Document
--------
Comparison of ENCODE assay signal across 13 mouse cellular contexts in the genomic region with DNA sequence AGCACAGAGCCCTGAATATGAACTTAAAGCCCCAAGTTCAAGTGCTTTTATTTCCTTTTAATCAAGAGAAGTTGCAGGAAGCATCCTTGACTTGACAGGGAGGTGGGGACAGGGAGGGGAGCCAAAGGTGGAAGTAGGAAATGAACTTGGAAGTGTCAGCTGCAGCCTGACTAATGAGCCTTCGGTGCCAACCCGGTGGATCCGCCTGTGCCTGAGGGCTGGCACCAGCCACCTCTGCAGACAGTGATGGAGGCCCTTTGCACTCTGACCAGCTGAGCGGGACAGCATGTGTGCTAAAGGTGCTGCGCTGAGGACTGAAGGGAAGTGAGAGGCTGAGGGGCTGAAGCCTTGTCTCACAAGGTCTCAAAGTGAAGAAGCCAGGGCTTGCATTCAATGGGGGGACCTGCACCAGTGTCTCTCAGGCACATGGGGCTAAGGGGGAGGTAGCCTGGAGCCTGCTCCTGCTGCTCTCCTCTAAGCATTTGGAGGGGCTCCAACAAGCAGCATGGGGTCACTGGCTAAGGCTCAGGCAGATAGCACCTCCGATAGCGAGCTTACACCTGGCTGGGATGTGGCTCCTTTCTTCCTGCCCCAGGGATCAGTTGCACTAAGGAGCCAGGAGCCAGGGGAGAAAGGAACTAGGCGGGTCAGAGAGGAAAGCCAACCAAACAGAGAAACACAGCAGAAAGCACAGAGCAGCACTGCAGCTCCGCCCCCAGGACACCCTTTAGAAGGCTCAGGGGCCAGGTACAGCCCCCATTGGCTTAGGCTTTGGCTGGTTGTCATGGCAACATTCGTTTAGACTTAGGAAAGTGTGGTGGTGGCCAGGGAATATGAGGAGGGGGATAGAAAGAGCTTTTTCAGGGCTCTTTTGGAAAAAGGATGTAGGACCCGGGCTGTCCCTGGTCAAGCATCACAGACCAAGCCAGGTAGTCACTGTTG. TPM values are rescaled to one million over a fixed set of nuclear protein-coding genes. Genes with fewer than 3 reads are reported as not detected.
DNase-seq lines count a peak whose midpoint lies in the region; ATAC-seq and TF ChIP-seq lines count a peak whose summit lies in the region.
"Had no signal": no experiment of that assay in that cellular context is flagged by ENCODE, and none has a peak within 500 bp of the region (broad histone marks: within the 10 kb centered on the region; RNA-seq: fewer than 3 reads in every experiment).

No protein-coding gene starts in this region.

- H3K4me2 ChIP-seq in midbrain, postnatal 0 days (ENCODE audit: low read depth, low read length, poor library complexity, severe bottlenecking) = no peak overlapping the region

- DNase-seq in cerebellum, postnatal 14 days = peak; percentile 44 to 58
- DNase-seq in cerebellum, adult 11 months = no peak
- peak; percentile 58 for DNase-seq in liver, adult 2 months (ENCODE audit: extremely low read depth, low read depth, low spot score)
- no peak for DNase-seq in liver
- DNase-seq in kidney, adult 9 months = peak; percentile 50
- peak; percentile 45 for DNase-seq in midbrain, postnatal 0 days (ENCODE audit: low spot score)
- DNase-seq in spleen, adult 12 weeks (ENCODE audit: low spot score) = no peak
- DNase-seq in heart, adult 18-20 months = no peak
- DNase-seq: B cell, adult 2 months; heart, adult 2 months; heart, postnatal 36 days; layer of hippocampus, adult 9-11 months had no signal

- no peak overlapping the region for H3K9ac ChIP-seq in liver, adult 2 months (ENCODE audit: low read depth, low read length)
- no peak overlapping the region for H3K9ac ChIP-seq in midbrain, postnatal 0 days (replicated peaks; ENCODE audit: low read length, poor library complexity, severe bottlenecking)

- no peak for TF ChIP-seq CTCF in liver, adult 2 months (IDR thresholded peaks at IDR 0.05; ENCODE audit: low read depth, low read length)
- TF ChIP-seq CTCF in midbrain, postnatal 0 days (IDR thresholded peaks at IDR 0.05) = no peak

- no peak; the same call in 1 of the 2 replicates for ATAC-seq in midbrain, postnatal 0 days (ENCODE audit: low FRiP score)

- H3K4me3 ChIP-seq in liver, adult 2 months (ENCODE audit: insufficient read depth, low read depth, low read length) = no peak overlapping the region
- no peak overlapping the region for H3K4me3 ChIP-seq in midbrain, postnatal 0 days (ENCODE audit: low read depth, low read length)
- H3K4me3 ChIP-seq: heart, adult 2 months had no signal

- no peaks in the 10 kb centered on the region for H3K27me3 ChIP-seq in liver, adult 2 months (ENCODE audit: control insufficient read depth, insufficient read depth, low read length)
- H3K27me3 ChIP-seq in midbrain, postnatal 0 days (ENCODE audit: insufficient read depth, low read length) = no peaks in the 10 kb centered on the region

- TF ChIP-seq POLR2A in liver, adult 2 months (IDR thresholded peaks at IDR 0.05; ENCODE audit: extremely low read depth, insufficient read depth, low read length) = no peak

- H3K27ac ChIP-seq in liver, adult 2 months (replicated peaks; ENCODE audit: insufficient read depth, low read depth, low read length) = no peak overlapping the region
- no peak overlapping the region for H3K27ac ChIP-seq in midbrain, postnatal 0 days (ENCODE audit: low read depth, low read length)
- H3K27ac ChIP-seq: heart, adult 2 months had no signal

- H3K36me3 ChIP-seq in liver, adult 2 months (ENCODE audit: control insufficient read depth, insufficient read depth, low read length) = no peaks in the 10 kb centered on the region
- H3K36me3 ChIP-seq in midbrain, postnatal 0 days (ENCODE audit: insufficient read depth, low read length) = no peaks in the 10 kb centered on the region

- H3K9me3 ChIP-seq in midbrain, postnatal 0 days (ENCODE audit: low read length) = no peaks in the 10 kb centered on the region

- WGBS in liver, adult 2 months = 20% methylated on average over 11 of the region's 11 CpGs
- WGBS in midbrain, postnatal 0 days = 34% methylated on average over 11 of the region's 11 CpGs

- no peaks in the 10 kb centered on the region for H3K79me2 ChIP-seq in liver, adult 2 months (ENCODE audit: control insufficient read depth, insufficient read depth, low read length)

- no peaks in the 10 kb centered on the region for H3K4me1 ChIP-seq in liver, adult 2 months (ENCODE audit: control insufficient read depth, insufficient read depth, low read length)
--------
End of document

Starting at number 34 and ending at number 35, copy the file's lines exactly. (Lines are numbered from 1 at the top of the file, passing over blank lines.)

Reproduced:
- no peaks in the 10 kb centered on the region for H3K79me2 ChIP-seq in liver, adult 2 months (ENCODE audit: control insufficient read depth, insufficient read depth, low read length)

- no peaks in the 10 kb centered on the region for H3K4me1 ChIP-seq in liver, adult 2 months (ENCODE audit: control insufficient read depth, insufficient read depth, low read length)